Our capabilities are under extreme stress. Our ability to equip and train our force appropriately has become progressively more difficult. The current threats require more “boots on the ground“, which is contrary to the imposed funding ceiling on personnel. In addition, the ability to maintain main equipment for operations has declined to the point where we need to ask if it is viable to continue to throw resources at them. This coupled with the demise of the defence industry, in particular Denel, has placed us in a very precarious position.

Our maritime defence is in the same situation. While we commend Armscor’s efforts to turnaround the dockyard, we are nonetheless finding it difficult to maintain our fleet against the float, sail and fight concept of combat readiness. We can report that the Multi-Mission Inshore Patrol Vessel, part of Project BIRO, is progressing under a partial acquisition. The vessels will improve our ability to protect our maritime resources and our territorial waters.

The ability of our Military Health Capability to meet its mandate is severely strained. The health support to our deployed troops and their families, which is core to maintaining combat-ready personnel, as well as the support to our military veterans is increasingly becoming limited due to outdated and obsolete equipment and the loss of medical professionals, resulting in the scaling down of certain medical services and outsourcing of others at great expense.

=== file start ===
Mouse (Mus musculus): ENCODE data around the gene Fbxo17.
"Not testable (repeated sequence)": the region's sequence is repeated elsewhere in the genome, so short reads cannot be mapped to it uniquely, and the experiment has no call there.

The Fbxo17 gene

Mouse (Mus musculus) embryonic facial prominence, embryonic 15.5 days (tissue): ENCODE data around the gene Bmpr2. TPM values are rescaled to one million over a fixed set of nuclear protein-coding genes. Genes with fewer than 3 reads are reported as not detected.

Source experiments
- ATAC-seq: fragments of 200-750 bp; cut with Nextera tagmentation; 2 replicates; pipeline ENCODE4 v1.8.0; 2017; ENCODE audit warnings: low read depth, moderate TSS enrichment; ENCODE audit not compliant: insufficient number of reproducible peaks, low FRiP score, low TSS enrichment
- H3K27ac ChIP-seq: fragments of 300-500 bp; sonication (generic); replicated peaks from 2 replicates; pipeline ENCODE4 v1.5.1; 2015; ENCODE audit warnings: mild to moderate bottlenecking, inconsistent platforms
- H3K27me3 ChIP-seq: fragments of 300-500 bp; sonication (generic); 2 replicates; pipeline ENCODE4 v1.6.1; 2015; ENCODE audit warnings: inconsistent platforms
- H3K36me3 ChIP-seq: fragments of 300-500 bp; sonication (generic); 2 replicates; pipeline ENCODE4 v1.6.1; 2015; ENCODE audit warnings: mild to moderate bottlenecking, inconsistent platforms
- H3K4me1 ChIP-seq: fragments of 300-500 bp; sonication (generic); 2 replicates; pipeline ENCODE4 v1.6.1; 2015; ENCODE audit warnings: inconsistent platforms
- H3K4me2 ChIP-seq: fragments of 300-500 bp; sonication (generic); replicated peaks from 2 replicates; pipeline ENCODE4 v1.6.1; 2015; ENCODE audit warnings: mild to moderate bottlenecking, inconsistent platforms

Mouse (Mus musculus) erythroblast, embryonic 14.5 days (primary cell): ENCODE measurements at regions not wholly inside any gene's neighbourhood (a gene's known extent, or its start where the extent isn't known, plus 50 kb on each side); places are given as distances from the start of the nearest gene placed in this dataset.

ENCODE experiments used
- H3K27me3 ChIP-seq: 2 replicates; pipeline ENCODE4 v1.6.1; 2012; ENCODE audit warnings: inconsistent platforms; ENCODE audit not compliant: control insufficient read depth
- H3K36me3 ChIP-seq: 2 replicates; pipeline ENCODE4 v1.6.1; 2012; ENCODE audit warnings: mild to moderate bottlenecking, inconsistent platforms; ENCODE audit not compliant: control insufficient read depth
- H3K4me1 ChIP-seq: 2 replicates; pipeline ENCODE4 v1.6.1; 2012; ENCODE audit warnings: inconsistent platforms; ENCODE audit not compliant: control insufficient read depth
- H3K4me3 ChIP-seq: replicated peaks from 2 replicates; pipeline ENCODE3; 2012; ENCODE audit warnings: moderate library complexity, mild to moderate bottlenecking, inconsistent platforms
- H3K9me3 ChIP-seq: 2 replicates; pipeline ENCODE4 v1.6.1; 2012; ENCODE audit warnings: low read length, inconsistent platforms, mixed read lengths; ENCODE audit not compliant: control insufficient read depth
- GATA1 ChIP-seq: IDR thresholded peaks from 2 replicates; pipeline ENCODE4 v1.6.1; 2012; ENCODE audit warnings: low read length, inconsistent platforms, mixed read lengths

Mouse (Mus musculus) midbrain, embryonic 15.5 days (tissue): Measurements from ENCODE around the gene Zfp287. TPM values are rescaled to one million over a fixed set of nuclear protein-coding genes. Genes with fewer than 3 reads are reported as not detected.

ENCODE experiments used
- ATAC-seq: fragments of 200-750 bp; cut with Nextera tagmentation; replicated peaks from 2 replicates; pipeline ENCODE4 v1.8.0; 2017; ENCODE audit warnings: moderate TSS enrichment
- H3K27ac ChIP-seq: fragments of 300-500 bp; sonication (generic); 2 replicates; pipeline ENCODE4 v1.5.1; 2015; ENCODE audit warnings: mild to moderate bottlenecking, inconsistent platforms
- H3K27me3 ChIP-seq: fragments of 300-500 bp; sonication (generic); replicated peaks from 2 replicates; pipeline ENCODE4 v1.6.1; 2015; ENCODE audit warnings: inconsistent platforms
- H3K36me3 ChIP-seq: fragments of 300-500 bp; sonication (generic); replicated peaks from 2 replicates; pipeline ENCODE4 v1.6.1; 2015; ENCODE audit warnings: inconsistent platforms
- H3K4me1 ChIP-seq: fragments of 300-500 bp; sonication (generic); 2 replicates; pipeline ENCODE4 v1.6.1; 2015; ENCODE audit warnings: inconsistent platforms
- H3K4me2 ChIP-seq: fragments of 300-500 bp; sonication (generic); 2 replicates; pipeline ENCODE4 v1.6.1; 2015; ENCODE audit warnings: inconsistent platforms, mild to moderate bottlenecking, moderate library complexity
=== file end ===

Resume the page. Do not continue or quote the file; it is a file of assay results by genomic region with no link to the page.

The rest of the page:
We are continuing to be forced to adopt a short-term view. The SANDF, will have to rebalance its military capabilities towards a future force that has a wide range of utility. This must ensure future relevance and the ability to sustainably execute selected priority missions, perform its core-mandated functions and provide value to South Africa as a developmental state. However, this does not come without significant risk.

Against the realities and in line with the principles and recommendations contained in the South African Defence Review 2015, I have issued a directive to the Department to effect cost savings in our personnel. Measures are to be put in place that will ensure the rejuvenation of the SANDF as we accommodate the voluntary separation of members and focus on attracting young, fit and healthy men and women with a passion for soldiering and service.